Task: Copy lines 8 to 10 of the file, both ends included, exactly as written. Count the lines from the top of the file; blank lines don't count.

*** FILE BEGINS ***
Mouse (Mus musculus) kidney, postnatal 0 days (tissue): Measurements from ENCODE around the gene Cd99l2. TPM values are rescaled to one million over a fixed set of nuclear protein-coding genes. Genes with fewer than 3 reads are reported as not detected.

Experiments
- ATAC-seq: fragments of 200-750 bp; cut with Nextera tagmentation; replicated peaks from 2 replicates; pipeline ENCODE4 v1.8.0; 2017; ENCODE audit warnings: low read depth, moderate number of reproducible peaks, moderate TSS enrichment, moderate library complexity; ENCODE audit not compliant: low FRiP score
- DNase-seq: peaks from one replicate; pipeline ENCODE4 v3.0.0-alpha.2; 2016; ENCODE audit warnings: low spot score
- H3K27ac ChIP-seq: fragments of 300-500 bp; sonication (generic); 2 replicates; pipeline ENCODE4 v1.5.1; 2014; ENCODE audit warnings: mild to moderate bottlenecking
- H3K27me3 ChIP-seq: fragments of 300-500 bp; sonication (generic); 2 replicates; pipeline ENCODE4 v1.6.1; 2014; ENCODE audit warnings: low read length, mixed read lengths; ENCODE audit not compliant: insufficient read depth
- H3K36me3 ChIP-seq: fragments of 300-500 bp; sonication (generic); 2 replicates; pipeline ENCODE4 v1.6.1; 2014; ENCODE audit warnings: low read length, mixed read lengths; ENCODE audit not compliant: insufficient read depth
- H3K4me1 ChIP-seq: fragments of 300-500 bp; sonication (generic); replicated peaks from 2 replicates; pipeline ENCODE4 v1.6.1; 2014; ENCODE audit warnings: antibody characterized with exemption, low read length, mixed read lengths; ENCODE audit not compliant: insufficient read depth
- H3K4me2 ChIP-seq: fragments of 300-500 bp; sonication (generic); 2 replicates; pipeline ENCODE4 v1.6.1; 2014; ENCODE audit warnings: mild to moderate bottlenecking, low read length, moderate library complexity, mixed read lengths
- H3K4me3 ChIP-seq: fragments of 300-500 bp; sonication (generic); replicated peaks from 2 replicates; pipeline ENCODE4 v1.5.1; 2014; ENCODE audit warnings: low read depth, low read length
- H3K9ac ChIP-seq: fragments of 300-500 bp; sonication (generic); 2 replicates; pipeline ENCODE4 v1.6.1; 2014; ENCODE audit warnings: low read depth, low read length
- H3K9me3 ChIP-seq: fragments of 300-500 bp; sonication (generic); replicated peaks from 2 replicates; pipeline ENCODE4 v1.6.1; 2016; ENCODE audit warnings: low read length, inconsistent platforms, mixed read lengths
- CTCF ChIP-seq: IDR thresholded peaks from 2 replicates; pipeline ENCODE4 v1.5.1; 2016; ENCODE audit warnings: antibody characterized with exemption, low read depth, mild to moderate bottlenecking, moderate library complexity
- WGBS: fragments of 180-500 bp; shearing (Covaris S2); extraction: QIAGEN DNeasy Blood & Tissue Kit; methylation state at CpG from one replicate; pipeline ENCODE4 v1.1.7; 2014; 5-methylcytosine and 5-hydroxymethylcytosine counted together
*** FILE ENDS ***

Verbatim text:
- H3K4me1 ChIP-seq: fragments of 300-500 bp; sonication (generic); replicated peaks from 2 replicates; pipeline ENCODE4 v1.6.1; 2014; ENCODE audit warnings: antibody characterized with exemption, low read length, mixed read lengths; ENCODE audit not compliant: insufficient read depth
- H3K4me2 ChIP-seq: fragments of 300-500 bp; sonication (generic); 2 replicates; pipeline ENCODE4 v1.6.1; 2014; ENCODE audit warnings: mild to moderate bottlenecking, low read length, moderate library complexity, mixed read lengths
- H3K4me3 ChIP-seq: fragments of 300-500 bp; sonication (generic); replicated peaks from 2 replicates; pipeline ENCODE4 v1.5.1; 2014; ENCODE audit warnings: low read depth, low read length